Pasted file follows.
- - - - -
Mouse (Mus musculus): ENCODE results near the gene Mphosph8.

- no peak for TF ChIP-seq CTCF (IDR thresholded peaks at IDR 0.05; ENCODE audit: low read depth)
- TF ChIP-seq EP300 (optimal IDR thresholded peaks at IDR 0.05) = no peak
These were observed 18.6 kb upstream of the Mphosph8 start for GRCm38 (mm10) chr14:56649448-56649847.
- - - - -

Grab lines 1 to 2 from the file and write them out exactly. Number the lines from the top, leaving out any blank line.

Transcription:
Mouse (Mus musculus): ENCODE results near the gene Mphosph8.

- no peak for TF ChIP-seq CTCF (IDR thresholded peaks at IDR 0.05; ENCODE audit: low read depth)